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UK FSA Fines Scottish Equitable £2.8m for Customer Data Management Failures

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The UK Financial Services Authority (FSA) has fined Scottish Equitable Plc £2.8 million for failures related to the management of its customer data that the regulator says caused “significant consumer detriment”. In the vein of other fines meted out by the FSA over the course of this year, the action against Scottish Equitable, which will also require the firm paying consumer redress of around £60 million, yet again highlights the intense focus on data quality within the regulatory community at the moment.

In 2009, Scottish Equitable informed the FSA that it had identified around 300 issues relating to problems in administering its policies with regards to customer documentation. These included: not issuing around 238,000 policyholder documents; incorrectly calculating guaranteed minimum pension payments and future benefits of 774 customers; failing to identify errors in calculating rebates to charges on pension policies for 25,000 policies; not matching Department of Work and Pensions contributions to personal pensions for around 2,500 customers; and failing to trace around 200,000 policyholders who had moved without informing Scottish Equitable of their new address.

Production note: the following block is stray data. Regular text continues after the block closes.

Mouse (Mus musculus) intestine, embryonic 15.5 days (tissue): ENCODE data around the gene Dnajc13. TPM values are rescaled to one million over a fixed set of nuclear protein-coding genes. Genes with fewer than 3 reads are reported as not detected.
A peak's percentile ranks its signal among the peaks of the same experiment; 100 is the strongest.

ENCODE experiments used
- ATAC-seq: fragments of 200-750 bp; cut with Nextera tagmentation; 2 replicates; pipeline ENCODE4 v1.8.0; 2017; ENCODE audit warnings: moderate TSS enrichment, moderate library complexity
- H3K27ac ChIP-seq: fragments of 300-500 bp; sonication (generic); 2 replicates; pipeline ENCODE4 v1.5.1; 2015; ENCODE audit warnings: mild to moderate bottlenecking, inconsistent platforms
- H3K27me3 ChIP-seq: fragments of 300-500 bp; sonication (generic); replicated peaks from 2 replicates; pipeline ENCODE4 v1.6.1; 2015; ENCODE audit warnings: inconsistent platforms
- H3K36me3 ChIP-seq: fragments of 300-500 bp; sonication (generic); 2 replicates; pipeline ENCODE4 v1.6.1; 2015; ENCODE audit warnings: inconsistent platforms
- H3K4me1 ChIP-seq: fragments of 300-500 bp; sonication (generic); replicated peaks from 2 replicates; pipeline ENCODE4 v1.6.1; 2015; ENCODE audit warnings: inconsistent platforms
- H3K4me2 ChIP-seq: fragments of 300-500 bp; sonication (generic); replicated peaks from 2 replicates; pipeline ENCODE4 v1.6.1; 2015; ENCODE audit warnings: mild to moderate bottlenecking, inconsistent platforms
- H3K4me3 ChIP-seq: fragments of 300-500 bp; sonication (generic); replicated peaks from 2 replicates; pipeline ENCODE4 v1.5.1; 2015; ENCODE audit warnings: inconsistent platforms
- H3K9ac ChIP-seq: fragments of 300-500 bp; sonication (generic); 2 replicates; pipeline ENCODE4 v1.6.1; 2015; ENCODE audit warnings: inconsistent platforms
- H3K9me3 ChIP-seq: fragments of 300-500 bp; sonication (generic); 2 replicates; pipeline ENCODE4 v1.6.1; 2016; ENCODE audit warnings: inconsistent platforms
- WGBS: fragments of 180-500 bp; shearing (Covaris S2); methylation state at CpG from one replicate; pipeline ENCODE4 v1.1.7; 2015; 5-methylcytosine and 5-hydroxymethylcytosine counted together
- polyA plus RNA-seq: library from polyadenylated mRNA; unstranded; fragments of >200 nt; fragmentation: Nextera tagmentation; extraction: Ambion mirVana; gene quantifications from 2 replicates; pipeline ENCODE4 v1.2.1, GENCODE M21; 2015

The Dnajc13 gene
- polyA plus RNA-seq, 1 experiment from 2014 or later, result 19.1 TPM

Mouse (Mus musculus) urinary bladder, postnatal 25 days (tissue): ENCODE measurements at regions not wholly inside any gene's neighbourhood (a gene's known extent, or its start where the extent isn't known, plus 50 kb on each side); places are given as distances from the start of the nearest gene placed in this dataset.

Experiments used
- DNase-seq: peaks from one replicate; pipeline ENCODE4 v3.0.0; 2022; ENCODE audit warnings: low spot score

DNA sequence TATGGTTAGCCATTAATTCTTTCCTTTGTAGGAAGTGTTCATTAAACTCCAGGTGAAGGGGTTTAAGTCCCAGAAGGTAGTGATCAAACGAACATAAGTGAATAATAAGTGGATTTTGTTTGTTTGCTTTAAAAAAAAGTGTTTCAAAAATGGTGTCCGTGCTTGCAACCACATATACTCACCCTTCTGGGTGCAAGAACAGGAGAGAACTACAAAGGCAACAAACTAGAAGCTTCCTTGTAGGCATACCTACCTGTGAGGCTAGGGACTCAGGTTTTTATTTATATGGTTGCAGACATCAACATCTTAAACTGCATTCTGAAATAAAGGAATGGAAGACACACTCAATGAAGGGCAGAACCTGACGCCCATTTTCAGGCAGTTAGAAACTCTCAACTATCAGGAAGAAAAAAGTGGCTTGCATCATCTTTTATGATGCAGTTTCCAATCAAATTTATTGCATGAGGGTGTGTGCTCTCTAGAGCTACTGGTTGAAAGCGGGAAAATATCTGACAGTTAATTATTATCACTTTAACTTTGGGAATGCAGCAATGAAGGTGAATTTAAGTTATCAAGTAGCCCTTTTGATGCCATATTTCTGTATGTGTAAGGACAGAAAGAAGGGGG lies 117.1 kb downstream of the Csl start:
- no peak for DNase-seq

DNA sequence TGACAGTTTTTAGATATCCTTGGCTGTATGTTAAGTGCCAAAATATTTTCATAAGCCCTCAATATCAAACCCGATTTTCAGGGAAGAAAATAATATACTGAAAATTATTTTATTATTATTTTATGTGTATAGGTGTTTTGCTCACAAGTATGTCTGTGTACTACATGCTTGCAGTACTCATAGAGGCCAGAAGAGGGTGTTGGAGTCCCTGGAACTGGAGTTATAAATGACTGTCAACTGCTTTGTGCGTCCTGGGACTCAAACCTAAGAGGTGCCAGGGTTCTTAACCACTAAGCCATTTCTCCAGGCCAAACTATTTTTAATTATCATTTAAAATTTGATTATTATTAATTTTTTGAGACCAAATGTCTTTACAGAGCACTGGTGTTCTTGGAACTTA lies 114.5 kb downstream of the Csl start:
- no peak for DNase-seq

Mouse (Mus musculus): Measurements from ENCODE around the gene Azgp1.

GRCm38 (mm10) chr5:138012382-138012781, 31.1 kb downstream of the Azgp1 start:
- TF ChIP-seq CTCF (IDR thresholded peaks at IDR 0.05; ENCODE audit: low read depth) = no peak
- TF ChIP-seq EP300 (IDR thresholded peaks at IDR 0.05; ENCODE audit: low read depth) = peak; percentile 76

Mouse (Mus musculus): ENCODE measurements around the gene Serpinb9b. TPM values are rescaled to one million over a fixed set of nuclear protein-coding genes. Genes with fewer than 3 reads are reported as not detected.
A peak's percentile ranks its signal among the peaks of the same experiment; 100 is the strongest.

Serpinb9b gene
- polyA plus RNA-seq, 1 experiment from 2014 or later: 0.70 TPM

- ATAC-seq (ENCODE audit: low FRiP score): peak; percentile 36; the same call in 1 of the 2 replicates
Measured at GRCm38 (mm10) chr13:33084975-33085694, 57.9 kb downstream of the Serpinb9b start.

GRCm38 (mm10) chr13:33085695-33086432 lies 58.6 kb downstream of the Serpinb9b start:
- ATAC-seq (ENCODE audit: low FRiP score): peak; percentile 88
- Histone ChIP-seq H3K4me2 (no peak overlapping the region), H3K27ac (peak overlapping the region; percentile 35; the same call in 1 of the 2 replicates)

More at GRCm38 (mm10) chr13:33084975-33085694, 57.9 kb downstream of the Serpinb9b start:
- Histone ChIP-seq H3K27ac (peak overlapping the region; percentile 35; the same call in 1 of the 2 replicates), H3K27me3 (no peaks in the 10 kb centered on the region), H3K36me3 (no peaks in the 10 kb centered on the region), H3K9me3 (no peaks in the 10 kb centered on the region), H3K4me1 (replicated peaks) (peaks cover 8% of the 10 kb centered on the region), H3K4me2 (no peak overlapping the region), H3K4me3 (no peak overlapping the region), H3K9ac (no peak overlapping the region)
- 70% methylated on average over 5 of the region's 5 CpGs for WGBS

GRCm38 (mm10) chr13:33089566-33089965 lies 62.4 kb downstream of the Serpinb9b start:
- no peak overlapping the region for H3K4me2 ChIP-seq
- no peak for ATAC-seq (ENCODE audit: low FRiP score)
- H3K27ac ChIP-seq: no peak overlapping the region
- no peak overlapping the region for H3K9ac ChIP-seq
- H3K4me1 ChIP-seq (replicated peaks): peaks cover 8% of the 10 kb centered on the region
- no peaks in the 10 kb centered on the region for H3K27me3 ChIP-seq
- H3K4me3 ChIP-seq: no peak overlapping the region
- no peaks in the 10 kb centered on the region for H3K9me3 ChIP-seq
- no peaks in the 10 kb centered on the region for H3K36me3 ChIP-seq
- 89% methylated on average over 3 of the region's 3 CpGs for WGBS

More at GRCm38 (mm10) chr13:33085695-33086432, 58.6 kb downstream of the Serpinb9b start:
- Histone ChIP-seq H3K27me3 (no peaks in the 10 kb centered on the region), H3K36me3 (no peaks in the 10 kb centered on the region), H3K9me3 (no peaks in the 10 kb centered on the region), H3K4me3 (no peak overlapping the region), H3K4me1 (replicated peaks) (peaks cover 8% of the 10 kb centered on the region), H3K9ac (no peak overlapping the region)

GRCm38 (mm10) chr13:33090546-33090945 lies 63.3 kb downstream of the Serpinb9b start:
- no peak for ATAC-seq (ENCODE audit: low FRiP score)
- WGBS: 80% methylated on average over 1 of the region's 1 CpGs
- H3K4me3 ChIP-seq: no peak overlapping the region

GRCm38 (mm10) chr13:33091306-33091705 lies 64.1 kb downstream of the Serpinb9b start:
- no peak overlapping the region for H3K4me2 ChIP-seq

Although this instance of a regulatory infraction is from the world of consumer finance and hence not securities industry territory, it does illustrate the continued importance the FSA is placing on keeping reference data items such as address details of customers up to date. To prove the point, Margaret Cole, FSA managing director of enforcement and financial crime, says: “This case shows the importance of getting customer administrative procedures right and fixing them quickly when they go wrong. This is a key part of treating customers fairly.”

Next year will likely see more fines being handed out for similar failures across all financial services verticals. Moreover, if comments made by Dario Crispini, manager of the Transaction Reporting Unit of the FSA, earlier this year are to be believed, firms may see a mandate for the appointment of a data governance officer and the introduction of a data assurance programme to ensure that standards of data quality are being maintained. This could further raise the profile of the data issue under the auspices of transaction reporting under MiFID.

In the meantime and in the retail world, Scottish Equitable is now undertaking a redress programme to compensate customers who missed out on payments or benefits that they were entitled to or who were disadvantaged by its actions. The firm indicates it has already started to compensate consumers and will have paid £30 million in redress by the end of this year.

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